Schools Could be Closed for Months as Clean Up Begins Following Killer Typhoon in the Philippines

Schools Could be Closed for Months as Clean Up Begins Following Killer Typhoon in the Philippines

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Francine Uenuma 202.640.6810 (O)
Colleen Barton Sutton 703.203.7843 (M)

Destruction caused by Typhoon Bopha in Compostela Valley Save the Children photo
Destruction caused by Typhoon Bopha in Compostela Valley. Save the Children photo.

WESTPORT, Conn., (Dec. 6, 2012) — Schools could be closed for months, disrupting the education of tens of thousands of children whose lives have been affected by a killer typhoon in the southern Philippines, warns Save the Children.

The leading child rights agency says up to 188,000 children have been caught up in the aftermath of Typhoon Bopha, many of them school-aged children. Anna Lindenfors from Save the Children in the Philippines said, "The extent of the damage means that children will not be able to return home or to school anytime soon. This can be very unsettling for them as they will now have to stay in cramped conditions in evacuation centres without any private bathing areas, sleeping areas or safe play spaces."

Emergency response teams from the children's charity have been to the worst affected areas on the island of Mindanao only to find flattened villages covered in mud. The death toll is now reported to be 327, with 437 missing. The authorities say it will take at least two months to restore power in the affected provinces.

Save the Children says that children in the worst-affected areas including Compostela Valley, Surigao del Sur and Davao Oriental will require long-term assistance.

In response to the crisis Save the Children is mobilizing pre-made aid packages that include crockery, mosquito nets, toiletries and blankets. Distributions will start tomorrow to at least 500 of the worst-affected families.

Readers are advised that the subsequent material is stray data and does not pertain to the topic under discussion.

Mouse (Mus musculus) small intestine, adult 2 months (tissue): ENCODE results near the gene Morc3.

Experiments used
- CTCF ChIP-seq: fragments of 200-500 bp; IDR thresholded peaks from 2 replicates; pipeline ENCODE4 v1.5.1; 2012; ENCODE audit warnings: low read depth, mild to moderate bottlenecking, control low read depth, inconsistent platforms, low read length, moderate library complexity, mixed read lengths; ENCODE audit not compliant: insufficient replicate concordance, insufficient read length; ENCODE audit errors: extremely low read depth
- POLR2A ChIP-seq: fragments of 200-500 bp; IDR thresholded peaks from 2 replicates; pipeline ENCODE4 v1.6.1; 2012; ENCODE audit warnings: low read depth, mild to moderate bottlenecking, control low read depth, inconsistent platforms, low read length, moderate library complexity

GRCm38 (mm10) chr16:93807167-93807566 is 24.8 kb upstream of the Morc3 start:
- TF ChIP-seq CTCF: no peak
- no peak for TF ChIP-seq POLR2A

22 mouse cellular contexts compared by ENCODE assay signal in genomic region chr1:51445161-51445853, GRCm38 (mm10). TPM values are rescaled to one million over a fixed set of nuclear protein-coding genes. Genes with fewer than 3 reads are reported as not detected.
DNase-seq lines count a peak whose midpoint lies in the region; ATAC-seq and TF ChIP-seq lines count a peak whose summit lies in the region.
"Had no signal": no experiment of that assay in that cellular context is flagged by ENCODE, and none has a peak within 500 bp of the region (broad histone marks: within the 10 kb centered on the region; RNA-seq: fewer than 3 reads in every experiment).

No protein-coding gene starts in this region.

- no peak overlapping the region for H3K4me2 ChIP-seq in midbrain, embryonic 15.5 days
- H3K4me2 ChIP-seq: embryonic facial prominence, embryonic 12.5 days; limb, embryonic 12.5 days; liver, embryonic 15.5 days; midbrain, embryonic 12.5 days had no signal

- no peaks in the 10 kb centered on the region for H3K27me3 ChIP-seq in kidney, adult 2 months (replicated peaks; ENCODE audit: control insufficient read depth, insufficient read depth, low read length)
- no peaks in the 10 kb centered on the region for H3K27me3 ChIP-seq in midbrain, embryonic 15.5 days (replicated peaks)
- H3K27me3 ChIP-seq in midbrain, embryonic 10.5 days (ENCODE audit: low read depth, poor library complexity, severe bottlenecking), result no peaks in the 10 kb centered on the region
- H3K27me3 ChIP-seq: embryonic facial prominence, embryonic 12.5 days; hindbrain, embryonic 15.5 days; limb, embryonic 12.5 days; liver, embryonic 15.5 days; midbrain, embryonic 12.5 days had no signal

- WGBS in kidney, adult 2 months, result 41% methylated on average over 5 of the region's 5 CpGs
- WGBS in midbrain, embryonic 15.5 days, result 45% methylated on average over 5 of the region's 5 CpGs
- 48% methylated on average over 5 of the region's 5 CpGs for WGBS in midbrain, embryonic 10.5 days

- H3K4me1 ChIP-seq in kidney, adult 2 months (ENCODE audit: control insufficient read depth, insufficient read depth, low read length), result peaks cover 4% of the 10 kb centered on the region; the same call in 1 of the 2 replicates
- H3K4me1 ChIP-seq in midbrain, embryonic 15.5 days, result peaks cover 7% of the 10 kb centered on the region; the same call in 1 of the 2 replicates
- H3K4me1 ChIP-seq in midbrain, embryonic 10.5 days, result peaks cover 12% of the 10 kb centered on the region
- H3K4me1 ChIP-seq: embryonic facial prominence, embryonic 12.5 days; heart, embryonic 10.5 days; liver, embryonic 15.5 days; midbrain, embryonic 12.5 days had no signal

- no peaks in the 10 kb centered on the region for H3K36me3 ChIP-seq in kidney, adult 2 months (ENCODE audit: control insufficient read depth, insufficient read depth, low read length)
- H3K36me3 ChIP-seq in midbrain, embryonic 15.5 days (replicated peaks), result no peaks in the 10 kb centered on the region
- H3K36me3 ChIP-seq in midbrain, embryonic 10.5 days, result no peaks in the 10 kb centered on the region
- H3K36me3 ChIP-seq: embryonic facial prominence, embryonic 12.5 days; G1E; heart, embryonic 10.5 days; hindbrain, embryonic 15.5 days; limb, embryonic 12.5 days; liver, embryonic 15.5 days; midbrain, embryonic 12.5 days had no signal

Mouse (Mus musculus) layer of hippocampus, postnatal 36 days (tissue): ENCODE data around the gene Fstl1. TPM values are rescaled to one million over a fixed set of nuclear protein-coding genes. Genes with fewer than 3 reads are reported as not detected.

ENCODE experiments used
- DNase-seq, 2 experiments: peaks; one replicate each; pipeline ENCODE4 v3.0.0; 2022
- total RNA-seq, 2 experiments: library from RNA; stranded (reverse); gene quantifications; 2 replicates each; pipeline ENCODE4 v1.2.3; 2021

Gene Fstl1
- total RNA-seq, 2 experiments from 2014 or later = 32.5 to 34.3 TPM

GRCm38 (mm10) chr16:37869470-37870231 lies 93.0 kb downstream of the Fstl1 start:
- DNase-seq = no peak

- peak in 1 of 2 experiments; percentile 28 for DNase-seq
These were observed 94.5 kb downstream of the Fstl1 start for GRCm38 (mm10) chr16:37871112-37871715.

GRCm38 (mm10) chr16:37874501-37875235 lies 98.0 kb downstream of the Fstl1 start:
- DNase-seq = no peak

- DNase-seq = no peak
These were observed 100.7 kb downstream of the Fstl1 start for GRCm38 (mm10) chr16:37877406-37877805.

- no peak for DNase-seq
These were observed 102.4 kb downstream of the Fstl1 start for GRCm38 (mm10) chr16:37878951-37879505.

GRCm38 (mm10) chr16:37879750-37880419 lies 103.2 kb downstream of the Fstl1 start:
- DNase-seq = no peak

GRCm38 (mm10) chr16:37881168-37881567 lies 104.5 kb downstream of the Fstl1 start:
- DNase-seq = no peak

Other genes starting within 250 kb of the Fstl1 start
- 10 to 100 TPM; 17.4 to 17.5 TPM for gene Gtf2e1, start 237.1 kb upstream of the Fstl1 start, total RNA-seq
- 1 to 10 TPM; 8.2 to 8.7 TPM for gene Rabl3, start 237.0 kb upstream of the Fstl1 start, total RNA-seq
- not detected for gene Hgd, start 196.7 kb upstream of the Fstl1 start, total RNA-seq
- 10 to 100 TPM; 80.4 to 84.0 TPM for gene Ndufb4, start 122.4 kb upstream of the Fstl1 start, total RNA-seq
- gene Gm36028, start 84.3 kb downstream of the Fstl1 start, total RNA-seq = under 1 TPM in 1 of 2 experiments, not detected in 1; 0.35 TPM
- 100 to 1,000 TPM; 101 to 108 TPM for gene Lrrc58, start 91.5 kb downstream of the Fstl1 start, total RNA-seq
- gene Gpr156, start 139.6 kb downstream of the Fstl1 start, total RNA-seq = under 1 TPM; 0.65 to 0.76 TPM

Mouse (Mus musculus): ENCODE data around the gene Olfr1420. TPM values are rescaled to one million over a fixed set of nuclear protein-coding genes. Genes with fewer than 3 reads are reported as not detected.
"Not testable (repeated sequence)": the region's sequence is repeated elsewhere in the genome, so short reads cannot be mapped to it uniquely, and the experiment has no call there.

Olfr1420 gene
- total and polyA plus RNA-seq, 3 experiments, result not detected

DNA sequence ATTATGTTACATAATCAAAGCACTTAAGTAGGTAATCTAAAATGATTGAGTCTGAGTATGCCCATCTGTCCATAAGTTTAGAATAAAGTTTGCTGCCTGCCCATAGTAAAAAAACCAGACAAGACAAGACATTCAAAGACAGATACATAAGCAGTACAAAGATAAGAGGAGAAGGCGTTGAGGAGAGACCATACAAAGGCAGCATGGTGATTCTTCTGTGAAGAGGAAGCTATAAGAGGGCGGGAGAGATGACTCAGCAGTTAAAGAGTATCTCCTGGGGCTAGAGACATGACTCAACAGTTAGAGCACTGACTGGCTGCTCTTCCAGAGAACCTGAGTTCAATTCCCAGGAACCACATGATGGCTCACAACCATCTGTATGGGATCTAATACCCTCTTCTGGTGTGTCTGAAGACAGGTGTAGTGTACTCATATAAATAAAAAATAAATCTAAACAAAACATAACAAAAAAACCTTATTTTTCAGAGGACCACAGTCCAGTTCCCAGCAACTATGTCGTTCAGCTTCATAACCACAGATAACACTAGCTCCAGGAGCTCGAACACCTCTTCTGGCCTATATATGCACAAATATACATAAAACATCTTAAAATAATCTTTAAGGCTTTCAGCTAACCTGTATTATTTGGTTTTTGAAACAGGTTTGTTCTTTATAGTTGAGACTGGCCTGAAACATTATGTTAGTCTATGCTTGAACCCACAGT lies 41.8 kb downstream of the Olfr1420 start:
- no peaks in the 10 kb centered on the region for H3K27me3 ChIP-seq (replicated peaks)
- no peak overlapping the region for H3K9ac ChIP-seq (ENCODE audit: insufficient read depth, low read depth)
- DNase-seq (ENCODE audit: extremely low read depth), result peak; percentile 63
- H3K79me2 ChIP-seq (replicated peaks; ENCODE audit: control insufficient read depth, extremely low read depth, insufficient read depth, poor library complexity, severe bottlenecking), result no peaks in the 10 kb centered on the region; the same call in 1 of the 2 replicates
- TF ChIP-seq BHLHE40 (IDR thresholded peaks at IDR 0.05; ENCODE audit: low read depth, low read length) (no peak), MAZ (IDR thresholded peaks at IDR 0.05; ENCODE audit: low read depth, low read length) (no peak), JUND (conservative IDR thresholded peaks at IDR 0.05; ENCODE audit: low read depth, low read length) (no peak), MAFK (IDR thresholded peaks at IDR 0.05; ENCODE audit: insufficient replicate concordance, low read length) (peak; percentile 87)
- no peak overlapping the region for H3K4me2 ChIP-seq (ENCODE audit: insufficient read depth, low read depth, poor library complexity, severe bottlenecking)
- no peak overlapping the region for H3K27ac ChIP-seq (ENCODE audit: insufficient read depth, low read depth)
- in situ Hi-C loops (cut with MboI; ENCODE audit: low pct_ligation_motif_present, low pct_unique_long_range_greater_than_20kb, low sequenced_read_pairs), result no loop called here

"These are families living in areas that were unaffected by last year's Typhoon Washi and have never been through anything like this. We are hearing reports that few families heeded warnings from the authorities to evacuate, resulting in a higher than expected death toll."

"Children will require much more aid to recover from this disaster," said Anna Lindenfors. "We need to set up safe spaces for children to play and talk about their experiences. Students will also need a place to learn and school materials to study with when the semester starts. These are essential to create a sense of normality for the children whose lives have been turn upside down by the typhoon."

Save the Children has been working in the Philippines since 1981 and has decades of experience responding to emergencies in the Philippines. The aid agency mounted large-scale emergency responses to Typhoon Washi in 2011 and Typhoon Ketsana in 2009.

Prone to natural hazards such as landslides and floods, the Philippines experience an average of 20 tropical storms a year and is located in a major earthquake zone where there are also active volcanoes.

Save the Children is the leading independent organization for children in need, with programs in more than 120 countries, including the United States. We aim to inspire breakthroughs in the way the world treats children, and to achieve immediate and lasting change in their lives by improving their health, education and economic opportunities. In times of acute crisis, we mobilize rapid assistance to help children recover from the effects of war, conflict and natural disasters. Follow us on Twitter and Facebook.

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